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how long does a bloodshot eye take to get better

A 40-year-old member asked:
Dr. Malaika Witter Hewitt
22 years experience ENT and Head and Neck Surgery
10 days: 10 to 14 days.
Dr. Richard Bensinger
51 years experience Ophthalmology
Variable: Bloodshot eyes will clear at different rates depending upon the cause. Allergic might clear overnight with antiallergic eyedrops, viral infections cl ... Read More
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A 47-year-old member asked:
Dr. Philip Chao
37 years experience Radiology
Few weeks: Blood takes a few weeks to resolve.
A 30-year-old member asked:
Dr. Yash Khanna
56 years experience Family Medicine
Few days to few week: It depends on how much hemorrhage is there, it will get absorped slowly in few days or few weeks by itself.
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A 48-year-old member asked:
Dr. Touraj Shafai
58 years experience Pediatrics
Conjunctivitis: Tobradex (tobramycin and dexamethasone) is very effective antibiotic for an eye infection. It has prompt action and for most infectious conjunctivitis ... Read More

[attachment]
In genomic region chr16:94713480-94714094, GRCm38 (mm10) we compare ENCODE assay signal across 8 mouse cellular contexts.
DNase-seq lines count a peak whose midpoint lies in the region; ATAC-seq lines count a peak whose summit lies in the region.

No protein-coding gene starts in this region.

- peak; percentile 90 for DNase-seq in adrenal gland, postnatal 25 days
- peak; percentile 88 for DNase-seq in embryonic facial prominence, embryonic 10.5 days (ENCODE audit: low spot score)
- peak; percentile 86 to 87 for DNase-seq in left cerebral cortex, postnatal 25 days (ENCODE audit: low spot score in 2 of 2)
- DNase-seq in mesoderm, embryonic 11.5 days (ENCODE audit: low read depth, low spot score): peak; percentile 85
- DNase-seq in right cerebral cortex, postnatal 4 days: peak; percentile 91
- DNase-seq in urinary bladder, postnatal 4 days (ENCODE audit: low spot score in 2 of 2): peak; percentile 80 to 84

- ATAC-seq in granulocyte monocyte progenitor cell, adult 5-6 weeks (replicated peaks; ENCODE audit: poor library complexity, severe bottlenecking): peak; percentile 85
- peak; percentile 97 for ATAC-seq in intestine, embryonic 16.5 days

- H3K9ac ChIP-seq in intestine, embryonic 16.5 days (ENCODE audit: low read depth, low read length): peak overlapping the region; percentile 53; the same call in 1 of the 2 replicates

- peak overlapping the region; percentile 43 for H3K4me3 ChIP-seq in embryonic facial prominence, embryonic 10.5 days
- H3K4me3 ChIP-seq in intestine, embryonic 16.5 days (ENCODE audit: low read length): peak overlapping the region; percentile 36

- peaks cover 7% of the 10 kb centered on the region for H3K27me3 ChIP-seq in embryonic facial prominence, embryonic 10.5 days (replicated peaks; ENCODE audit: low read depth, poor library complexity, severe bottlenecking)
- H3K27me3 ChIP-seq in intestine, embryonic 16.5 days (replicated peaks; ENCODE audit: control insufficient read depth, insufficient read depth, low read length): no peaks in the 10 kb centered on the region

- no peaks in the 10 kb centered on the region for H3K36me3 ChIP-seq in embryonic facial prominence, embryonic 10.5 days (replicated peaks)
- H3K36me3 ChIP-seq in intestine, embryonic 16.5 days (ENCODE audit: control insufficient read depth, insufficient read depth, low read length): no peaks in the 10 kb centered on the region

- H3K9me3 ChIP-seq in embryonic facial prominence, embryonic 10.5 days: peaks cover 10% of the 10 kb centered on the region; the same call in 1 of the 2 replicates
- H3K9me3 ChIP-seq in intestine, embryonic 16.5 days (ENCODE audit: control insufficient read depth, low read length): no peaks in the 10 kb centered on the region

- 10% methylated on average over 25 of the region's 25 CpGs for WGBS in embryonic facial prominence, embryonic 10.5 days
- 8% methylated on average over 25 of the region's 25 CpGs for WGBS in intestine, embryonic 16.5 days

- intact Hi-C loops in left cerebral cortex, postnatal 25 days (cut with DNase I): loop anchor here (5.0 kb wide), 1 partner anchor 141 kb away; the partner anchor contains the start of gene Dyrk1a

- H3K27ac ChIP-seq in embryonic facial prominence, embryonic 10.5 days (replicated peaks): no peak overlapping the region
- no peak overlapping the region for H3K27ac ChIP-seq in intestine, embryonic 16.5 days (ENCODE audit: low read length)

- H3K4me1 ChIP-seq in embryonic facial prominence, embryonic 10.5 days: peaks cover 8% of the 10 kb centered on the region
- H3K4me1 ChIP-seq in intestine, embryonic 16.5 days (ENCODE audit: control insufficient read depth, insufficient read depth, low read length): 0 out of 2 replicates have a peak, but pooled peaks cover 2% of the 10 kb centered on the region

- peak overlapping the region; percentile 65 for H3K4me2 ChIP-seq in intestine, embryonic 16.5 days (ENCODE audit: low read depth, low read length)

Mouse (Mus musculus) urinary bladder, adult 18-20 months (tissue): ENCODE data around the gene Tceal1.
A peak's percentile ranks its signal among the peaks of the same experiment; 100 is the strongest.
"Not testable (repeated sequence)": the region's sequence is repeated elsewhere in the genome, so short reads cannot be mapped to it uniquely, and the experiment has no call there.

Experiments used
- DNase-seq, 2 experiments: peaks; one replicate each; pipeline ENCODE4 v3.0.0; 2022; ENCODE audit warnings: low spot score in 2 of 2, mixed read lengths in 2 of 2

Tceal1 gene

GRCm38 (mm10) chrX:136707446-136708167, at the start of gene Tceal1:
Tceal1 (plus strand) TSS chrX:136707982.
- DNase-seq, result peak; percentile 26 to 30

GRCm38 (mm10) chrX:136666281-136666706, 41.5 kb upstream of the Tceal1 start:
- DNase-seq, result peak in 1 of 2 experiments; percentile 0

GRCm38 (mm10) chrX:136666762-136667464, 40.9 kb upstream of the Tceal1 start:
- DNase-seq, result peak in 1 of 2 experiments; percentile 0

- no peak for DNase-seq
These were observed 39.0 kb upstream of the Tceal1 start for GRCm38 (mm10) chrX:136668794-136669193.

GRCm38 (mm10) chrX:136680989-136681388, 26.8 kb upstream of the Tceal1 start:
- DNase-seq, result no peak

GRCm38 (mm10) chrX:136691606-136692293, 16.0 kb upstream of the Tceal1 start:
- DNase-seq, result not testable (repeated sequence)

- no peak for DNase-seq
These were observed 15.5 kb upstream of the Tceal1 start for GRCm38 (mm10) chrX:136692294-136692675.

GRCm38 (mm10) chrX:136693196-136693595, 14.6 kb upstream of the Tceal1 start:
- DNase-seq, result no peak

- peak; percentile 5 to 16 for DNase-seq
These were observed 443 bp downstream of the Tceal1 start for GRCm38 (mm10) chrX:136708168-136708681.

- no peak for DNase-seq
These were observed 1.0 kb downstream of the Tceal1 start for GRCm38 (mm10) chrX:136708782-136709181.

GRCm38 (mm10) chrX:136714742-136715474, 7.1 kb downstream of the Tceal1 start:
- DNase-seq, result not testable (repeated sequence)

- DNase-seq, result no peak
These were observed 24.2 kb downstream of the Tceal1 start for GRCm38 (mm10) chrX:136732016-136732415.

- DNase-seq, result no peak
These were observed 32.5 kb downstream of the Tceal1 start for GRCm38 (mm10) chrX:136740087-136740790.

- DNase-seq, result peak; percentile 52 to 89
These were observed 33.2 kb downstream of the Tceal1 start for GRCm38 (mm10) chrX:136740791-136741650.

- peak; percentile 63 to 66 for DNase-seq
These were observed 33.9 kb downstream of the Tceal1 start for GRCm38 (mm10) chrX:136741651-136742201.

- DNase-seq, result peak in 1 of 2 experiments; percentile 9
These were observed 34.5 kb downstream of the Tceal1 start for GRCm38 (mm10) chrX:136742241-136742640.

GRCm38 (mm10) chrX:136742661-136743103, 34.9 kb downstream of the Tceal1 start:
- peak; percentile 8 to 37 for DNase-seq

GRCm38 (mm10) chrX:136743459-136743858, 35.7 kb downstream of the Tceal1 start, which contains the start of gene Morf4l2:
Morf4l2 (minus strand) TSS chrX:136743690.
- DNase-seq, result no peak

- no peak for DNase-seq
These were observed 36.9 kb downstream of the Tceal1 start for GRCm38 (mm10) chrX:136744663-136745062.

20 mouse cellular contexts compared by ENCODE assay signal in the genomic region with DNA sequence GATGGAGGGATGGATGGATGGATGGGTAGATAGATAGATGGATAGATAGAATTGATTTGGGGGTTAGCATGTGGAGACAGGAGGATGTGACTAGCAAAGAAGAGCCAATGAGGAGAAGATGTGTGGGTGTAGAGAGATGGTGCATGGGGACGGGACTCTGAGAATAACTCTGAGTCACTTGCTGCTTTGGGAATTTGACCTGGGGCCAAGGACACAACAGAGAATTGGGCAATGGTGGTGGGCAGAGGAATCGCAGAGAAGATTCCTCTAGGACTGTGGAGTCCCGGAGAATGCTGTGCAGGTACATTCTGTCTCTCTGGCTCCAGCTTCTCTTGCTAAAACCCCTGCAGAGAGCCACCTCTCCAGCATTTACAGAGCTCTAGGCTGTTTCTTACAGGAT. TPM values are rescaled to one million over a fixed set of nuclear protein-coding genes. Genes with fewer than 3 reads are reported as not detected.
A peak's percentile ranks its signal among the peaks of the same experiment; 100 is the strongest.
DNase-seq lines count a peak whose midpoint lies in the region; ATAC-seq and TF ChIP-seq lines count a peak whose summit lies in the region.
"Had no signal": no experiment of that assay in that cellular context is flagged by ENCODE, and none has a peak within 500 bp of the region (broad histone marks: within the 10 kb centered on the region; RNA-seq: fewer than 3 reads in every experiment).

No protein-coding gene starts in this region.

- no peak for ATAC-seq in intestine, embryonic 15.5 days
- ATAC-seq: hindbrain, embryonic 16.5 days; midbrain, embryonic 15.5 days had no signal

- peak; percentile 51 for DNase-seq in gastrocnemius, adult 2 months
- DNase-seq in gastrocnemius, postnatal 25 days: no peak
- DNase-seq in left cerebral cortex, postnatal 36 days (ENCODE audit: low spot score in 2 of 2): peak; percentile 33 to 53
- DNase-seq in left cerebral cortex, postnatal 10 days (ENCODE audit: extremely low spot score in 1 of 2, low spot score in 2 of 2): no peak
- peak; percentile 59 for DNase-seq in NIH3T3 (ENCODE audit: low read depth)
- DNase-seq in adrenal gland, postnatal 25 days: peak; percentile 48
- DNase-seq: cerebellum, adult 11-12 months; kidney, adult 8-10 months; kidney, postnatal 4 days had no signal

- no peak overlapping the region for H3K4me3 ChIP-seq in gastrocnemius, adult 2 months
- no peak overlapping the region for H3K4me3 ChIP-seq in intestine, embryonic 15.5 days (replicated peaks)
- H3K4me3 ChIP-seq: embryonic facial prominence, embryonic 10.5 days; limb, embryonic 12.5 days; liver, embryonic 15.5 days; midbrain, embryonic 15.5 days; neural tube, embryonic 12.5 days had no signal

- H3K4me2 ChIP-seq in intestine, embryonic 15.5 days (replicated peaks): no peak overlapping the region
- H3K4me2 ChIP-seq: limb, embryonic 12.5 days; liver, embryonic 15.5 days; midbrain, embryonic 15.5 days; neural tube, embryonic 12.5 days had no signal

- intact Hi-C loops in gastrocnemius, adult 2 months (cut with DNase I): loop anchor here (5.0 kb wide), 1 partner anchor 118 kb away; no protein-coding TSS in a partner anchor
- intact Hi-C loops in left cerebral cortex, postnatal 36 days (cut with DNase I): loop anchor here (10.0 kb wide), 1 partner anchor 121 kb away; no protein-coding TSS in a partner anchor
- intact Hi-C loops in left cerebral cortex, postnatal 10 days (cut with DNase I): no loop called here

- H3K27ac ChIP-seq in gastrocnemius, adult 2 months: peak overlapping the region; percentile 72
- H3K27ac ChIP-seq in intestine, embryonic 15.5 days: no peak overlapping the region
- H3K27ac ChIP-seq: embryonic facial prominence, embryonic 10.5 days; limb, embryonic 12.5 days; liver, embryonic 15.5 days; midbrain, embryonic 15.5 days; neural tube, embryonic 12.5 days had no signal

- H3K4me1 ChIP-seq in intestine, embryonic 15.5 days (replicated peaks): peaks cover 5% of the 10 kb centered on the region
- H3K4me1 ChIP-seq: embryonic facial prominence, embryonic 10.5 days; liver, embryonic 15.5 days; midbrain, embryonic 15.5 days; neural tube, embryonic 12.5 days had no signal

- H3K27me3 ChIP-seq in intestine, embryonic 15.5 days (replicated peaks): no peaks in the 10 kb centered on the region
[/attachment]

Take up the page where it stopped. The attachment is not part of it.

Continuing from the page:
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A 39-year-old member asked:
Dr. Ilan Cohen
24 years experience Ophthalmology
Numerous reasons: The eyes get bloodshot when they are inflamed. The inflammation can be a result of many things including trauma, dryness, infection, allergies and che ... Read More
A 21-year-old male asked:
Dr. Yale Kanter
60 years experience Ophthalmology
Dry eye: This suggests you have a dry eye syndrome and using the appropriate drops...starting with arificial tears and advancing, should be effective. Use d ... Read More
A 20-year-old female asked:
Dr. Jon Fishburn
29 years experience Ophthalmology
Maybe : Episodically red eyes may be from dryness, allergies, lack of sleep, environmental conditions/exposures, etc. A trial of preservative free artificial ... Read More
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A 44-year-old member asked:
Dr. Richard Hector
8 years experience Ophthalmology
No simple answer: Try basic moist compresses, warm and then cold, plain lubricating drops (not the "take the red out" ones!) if there is pain, light sensitivity and /o ... Read More
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A 46-year-old member asked:
Dr. Richard Bensinger
51 years experience Ophthalmology
Red: If due to inflammation there is moderate redness mostly with some swelling. If due to hemorrhage, it can be strikingly red which persists until the b ... Read More
A 40-year-old member asked:
Dr. Christopher Dowd
19 years experience Internal Medicine
Some thoughts: Couple common problems can do this: corneal abrasion (scratched eye)-perhaps something got into that eye. Subconjunctival hemorrhage-when a tiny blood ... Read More

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